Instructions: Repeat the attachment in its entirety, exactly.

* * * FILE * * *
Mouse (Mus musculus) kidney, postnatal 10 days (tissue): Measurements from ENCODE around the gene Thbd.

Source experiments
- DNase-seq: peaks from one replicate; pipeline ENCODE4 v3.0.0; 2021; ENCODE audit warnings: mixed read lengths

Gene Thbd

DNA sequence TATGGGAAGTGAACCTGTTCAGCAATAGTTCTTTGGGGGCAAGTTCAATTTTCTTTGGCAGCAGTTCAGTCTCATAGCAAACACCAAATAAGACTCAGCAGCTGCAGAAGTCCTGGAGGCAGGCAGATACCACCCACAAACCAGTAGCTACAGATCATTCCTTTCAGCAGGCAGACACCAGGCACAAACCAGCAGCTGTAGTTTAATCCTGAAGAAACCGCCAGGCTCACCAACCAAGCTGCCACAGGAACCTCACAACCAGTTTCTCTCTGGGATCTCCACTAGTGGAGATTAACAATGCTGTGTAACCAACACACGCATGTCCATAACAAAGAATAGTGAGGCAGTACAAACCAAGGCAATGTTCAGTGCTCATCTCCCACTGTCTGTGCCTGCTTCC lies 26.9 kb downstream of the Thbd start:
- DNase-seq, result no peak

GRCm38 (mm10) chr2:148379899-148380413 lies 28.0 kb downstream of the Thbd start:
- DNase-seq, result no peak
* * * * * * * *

Mouse (Mus musculus) kidney, postnatal 10 days (tissue): Measurements from ENCODE around the gene Thbd.

Source experiments
- DNase-seq: peaks from one replicate; pipeline ENCODE4 v3.0.0; 2021; ENCODE audit warnings: mixed read lengths

Gene Thbd

DNA sequence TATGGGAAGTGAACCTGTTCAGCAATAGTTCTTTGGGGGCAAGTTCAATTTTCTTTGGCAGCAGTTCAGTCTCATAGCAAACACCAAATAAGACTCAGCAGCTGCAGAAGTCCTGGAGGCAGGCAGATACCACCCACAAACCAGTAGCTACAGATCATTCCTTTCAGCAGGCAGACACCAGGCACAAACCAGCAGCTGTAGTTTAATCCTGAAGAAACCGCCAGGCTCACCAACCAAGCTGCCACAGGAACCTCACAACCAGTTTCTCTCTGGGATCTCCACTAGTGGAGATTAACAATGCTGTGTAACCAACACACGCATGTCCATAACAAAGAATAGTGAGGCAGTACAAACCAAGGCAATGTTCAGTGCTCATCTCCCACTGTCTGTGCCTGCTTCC lies 26.9 kb downstream of the Thbd start:
- DNase-seq, result no peak

GRCm38 (mm10) chr2:148379899-148380413 lies 28.0 kb downstream of the Thbd start:
- DNase-seq, result no peak